Good News and Bad News on Abortion Fight

As Oklahoma lawmakers overwhelmingly pass legislation to make performing an abortion illegal, Colorado asserts that unborn children have no rights under the laws of the state.

In a move that makes performing abortions a felony punishable by up to 10 years in prison, the Oklahoma House sent the bill to Republican Gov. Kevin Stitt, who has pledged to sign it. Supporters say the bill targets the doctors with penalties, not the women. Oklahoma became a destination for Texas women seeking abortions after that state in September banned abortions after six weeks.

Legislators also passed a resolution asking residents to fly flags at half-staff on the anniversary of 1973’s Roe v. Wade decision legalizing abortion.

Meanwhile, Colorado Gov. Jared Polis signed into law a bill denying rights to unborn children. The Reproductive Health Equity Act, according to Polis, keeps the decision between a person, their doctor — and their “faith.”

The law specifically states that “a fertilized egg, embryo or fetus does not have independent or derivative rights under the laws of this state.” It also sets forth “fundamental reproductive health-care rights” and protections for “a pregnant individual” — commonly referred to as a “woman.”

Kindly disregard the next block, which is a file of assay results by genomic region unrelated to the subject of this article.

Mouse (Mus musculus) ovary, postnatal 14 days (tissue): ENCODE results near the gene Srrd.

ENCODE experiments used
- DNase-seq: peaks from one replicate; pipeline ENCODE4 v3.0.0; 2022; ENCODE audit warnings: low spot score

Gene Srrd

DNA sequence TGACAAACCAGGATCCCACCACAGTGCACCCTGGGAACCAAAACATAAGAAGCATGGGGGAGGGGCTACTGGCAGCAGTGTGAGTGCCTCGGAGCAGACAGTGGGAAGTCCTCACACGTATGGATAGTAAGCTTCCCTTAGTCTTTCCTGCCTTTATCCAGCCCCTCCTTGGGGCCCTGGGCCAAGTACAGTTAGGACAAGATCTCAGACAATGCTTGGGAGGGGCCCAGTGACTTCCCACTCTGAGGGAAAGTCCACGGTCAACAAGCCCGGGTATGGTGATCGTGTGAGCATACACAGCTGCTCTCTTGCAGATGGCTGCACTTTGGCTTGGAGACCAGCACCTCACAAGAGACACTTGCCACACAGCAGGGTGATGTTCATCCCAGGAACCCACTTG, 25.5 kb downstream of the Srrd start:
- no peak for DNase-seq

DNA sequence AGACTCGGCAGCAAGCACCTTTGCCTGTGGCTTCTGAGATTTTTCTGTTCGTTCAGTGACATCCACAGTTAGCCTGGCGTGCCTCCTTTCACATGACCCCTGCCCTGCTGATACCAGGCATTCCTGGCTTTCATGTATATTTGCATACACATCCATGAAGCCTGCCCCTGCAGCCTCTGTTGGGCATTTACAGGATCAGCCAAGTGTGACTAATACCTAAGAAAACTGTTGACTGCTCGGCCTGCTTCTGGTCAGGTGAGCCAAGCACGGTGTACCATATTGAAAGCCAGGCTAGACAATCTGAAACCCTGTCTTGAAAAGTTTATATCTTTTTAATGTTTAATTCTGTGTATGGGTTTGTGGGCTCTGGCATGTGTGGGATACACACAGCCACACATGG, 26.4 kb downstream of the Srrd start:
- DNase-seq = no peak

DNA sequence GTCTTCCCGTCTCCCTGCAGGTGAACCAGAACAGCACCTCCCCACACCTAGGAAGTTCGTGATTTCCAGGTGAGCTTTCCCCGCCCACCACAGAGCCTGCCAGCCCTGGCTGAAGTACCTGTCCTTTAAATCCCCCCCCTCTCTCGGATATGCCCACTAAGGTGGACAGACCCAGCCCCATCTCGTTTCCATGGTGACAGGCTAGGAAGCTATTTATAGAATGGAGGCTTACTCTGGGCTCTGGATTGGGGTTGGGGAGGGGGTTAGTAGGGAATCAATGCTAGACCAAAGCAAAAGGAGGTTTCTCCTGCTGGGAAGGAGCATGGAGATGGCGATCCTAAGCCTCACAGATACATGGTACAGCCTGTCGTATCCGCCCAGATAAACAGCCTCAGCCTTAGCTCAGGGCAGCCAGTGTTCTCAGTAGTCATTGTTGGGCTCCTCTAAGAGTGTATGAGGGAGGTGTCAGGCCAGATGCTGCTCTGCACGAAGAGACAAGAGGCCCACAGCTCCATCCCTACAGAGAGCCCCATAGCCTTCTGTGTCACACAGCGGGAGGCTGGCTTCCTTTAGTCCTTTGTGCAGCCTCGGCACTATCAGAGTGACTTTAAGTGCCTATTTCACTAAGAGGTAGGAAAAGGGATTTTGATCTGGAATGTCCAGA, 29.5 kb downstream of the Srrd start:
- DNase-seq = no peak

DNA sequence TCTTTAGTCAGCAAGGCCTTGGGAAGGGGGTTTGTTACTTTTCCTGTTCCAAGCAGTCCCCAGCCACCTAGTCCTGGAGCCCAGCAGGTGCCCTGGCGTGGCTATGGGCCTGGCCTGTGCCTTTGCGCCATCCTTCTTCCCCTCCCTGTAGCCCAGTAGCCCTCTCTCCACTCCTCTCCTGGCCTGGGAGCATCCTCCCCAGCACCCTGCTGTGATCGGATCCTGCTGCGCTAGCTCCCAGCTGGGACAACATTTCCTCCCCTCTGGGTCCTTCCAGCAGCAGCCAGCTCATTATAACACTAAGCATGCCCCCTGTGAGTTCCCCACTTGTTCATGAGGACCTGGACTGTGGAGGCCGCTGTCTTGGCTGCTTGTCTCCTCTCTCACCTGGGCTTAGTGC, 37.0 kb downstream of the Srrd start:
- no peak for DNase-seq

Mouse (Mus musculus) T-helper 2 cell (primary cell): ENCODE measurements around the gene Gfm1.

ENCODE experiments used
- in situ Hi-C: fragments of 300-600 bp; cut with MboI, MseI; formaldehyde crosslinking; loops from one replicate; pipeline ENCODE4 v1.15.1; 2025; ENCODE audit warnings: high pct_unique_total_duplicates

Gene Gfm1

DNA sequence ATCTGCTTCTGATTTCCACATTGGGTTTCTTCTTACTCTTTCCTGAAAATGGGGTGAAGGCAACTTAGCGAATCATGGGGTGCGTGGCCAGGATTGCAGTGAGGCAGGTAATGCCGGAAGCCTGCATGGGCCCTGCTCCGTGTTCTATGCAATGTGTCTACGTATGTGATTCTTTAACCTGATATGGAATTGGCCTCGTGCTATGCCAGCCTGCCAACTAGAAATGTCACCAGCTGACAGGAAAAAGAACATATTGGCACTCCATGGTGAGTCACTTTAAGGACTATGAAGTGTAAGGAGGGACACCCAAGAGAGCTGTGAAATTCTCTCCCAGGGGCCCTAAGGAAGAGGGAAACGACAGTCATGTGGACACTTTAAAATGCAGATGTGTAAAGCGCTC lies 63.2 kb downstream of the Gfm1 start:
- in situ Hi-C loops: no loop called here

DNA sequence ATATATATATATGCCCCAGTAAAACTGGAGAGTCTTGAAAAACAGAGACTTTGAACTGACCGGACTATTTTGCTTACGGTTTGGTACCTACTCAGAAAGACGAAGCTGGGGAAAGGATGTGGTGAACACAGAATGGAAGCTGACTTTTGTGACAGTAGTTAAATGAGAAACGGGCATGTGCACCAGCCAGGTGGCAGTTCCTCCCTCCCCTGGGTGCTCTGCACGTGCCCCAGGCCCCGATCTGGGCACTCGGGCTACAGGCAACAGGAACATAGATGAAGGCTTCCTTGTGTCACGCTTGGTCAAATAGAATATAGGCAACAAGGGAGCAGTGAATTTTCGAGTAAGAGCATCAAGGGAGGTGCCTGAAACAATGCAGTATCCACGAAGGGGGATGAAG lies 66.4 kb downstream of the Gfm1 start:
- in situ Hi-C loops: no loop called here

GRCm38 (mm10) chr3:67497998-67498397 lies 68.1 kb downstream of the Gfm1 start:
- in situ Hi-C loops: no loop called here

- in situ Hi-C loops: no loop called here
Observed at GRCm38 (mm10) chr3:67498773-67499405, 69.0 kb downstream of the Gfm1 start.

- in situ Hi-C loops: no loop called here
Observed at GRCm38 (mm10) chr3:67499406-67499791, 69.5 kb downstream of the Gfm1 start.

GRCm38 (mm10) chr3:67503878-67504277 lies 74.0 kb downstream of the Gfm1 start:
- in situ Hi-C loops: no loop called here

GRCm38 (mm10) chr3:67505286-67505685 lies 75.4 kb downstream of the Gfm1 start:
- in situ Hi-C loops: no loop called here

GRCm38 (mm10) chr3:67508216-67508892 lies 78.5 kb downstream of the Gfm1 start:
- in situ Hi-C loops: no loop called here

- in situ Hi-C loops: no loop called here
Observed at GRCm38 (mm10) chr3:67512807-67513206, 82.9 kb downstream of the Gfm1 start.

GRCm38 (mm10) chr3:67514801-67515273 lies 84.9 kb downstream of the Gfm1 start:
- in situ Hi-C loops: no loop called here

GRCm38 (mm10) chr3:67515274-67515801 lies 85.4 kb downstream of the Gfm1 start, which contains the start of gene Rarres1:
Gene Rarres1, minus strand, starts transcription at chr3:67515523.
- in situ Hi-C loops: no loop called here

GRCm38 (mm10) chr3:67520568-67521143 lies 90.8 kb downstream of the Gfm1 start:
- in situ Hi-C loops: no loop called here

Colorado becomes the latest state to codify abortion in the event that Roe is overturned. Former New York Gov. Andrew Cuomo signed a similar bill into law in 2019 that explicitly denied protection for unborn children.

The Supreme Court is set to rule in the case of Dobbs v. Jackson Women’s Health Organization, which concerns Mississippi’s ban on most abortions after 15 weeks. The question before the high court is whether all bans on abortions before viability are unconstitutional. The 1973 Roe case established viability, when the child can survive outside the womb, to be between 24 and 28 weeks of pregnancy.

Tens of millions of innocent lives have ended in the wake of the Roe decision, and the nation is clearly headed in opposite directions. The great divide is between those who wish to protect the lives of babies in the womb and those who want to codify the right to end them. It’s that simple.